Women who took a certain medication for extreme nausea during pregnancy may have borne a child with a Zofran club foot, which is a foot that is smaller than normal, points downward, or may be rotated towards the other. This is considered a musculoskeletal abnormality, and a side effect of the medication. The attorneys at Bernstein Liebhard LLP are fielding legal questions regarding the potential for taking legal action against the drug’s manufacturer, GlaxoSmithKline, and are urging any woman who had a child with this birth defect, or a Zofran club hand, to dial the Firm today.
If your child was born with a Zofran birth defect, the time is now to take action. Although a club foot or hand may be painless in babies, they could become extremely problematic as the child grows and continues to develop.
Zofran club foot is one of the many serious complications of this medication, manufactured by GlaxoSmithKline. According to WebMD.com, this birth defect may manifest in the following symptoms:
If Zofran club foot is left untreated, it will not straighten out and the affected leg may be shorter than the other.
Over the past several years, this complication and several others have been noted by women who took the medication to treat extreme nausea during their first trimester of pregnancy. The drug is not approved for this use, however. It was cleared in 1991 to treat chemotherapy and radiation patients, and those who had recently undergone surgery.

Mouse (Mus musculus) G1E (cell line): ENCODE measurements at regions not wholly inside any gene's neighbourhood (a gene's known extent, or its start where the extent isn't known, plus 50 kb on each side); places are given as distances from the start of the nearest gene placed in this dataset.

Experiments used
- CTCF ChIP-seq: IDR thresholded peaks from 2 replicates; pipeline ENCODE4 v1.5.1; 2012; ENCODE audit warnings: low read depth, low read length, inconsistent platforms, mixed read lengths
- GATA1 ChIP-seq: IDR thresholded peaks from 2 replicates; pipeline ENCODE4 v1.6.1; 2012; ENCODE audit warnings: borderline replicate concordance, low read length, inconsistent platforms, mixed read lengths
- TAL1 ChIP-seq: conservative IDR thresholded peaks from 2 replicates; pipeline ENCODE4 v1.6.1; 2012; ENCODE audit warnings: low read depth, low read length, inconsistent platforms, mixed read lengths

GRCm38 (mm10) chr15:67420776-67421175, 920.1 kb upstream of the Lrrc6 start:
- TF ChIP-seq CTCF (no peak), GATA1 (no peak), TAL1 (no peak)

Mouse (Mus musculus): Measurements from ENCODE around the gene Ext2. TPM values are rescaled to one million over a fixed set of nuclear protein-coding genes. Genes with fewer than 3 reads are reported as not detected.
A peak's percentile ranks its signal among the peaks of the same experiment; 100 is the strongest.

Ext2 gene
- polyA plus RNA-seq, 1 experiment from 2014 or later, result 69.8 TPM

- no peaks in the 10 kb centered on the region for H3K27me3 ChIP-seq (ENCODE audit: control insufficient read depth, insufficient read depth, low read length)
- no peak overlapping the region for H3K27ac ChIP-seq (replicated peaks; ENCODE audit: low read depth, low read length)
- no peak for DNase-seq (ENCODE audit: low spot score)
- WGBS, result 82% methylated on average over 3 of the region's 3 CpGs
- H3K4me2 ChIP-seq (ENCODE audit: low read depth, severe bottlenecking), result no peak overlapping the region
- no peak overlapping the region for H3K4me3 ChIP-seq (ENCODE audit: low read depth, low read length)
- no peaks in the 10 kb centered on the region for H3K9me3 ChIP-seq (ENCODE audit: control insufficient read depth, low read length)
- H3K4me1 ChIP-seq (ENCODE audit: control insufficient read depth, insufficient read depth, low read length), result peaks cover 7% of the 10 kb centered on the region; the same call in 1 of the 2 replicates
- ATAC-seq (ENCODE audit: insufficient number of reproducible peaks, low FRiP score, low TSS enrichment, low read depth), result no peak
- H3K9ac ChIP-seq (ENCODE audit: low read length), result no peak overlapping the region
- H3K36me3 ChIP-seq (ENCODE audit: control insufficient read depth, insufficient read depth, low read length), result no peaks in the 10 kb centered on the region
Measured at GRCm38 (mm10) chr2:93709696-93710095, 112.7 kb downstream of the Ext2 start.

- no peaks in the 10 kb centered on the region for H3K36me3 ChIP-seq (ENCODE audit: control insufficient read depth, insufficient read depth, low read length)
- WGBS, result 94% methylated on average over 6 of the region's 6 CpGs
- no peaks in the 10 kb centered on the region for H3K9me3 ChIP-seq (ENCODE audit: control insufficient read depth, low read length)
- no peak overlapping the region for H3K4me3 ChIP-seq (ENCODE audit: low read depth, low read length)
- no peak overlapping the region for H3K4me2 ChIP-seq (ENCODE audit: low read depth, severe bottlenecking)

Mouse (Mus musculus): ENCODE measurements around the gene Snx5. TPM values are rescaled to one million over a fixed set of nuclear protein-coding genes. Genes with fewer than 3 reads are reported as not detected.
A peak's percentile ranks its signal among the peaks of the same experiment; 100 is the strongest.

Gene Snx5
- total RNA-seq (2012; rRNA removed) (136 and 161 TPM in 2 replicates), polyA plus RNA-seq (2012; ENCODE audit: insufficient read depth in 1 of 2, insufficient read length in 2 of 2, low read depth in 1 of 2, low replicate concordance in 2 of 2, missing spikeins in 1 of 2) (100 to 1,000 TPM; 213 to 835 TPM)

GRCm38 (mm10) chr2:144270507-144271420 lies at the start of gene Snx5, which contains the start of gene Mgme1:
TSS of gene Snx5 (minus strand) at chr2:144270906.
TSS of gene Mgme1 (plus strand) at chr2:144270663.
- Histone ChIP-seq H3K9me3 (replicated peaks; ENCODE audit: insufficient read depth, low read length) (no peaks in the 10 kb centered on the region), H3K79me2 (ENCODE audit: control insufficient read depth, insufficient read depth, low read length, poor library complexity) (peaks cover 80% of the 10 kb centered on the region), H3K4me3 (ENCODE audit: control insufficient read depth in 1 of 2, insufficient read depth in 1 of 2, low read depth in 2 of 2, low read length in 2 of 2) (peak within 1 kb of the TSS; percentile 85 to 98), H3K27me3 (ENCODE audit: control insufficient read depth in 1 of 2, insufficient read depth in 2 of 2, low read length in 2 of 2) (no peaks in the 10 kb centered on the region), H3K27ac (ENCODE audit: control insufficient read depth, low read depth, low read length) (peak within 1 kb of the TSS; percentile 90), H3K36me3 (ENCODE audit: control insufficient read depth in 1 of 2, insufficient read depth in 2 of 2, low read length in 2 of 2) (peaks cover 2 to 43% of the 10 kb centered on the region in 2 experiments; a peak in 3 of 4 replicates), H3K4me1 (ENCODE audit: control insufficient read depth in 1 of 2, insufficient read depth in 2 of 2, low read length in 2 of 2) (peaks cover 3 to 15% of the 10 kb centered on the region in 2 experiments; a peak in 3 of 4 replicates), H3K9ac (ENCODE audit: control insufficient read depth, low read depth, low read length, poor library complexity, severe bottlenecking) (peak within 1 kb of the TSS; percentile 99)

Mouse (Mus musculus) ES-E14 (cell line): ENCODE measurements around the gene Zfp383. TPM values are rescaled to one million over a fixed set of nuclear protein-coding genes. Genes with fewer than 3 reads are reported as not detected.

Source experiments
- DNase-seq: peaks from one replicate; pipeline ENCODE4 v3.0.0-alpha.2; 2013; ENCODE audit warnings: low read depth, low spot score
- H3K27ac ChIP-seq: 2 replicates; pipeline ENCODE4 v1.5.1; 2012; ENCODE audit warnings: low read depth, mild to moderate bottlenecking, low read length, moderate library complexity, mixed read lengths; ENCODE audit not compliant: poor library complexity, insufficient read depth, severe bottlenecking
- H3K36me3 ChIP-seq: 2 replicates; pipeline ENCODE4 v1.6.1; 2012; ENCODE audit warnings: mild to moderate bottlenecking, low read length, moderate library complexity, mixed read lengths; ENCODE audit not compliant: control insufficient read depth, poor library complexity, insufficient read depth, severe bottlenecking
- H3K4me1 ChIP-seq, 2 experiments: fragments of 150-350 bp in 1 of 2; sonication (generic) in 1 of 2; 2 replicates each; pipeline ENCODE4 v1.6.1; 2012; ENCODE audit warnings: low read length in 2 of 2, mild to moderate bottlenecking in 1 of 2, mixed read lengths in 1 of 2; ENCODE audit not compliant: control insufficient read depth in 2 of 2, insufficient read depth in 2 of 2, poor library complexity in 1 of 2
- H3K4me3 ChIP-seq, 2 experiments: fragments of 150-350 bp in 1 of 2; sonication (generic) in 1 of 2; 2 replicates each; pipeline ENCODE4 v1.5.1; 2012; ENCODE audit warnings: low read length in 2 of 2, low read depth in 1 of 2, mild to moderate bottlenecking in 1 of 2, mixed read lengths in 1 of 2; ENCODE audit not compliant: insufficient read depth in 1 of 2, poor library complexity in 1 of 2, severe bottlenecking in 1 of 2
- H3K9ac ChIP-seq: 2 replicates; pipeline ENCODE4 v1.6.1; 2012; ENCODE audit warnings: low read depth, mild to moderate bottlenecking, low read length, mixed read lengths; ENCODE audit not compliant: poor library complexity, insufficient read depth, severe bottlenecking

In addition to claims included in recent Zofran lawsuits, GlaxoSmithKline has been accused promoting the drug for this off-label use at the federal court level. The company agreed in 2012 to pay $3 billion to settle charges from the U.S. Department of Justice that involved this and several other medications. Among other things, the federal government accused the manufacturer of paying kickbacks to doctors in exchange for their promise to prescribe Zofran to pregnant women looking to relieve extreme nausea.
Women who took Zofran may also give birth to a child with Zofran club hand, which is referred to as radial dysplasia and is a deviation of the wrist and shortening of the forearm.
Birth defects other than club foot and hand, such as Zofran cleft lips, have been explored in a number of studies. In January 2012, the Birth Defects Research journal found a 2.37 percent increased risk of cleft lips in women who took the medication, compared to those who weren’t exposed. Data from 9,000 pregnancies were included in the investigation, which was referred to as the National Birth Defects Prevention Study.
If the answer is yes, call our attorneys for more information about the process of filing a zofran lawsuit against GlaxoSmithKline. The Firm can be reached at .